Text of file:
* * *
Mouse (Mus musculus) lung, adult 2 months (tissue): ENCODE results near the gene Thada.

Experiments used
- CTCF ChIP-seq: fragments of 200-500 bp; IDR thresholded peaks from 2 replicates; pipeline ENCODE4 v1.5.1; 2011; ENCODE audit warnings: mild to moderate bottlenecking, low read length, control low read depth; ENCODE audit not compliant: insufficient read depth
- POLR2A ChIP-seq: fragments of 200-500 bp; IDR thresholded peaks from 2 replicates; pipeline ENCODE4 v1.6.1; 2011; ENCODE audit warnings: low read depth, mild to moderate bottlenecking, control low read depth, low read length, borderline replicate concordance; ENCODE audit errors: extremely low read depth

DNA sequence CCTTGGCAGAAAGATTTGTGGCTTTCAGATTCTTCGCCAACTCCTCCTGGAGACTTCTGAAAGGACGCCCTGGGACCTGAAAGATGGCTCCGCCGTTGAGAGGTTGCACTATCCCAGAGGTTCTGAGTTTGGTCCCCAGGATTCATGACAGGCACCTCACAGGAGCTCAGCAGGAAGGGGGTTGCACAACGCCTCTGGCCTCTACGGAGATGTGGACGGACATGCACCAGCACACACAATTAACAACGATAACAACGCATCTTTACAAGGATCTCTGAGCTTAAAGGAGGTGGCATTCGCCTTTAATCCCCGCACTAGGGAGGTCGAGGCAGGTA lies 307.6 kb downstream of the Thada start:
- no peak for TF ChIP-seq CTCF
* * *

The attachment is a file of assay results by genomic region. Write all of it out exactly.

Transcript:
Mouse (Mus musculus) lung, adult 2 months (tissue): ENCODE results near the gene Thada.

Experiments used
- CTCF ChIP-seq: fragments of 200-500 bp; IDR thresholded peaks from 2 replicates; pipeline ENCODE4 v1.5.1; 2011; ENCODE audit warnings: mild to moderate bottlenecking, low read length, control low read depth; ENCODE audit not compliant: insufficient read depth
- POLR2A ChIP-seq: fragments of 200-500 bp; IDR thresholded peaks from 2 replicates; pipeline ENCODE4 v1.6.1; 2011; ENCODE audit warnings: low read depth, mild to moderate bottlenecking, control low read depth, low read length, borderline replicate concordance; ENCODE audit errors: extremely low read depth

DNA sequence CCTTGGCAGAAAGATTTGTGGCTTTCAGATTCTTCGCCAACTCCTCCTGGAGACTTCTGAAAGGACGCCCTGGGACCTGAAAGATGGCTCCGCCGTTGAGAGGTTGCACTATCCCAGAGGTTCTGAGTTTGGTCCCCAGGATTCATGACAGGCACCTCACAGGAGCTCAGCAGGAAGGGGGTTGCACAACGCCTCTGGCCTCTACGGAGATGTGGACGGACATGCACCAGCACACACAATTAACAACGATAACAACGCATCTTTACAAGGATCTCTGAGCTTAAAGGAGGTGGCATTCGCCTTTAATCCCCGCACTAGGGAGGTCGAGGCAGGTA lies 307.6 kb downstream of the Thada start:
- no peak for TF ChIP-seq CTCF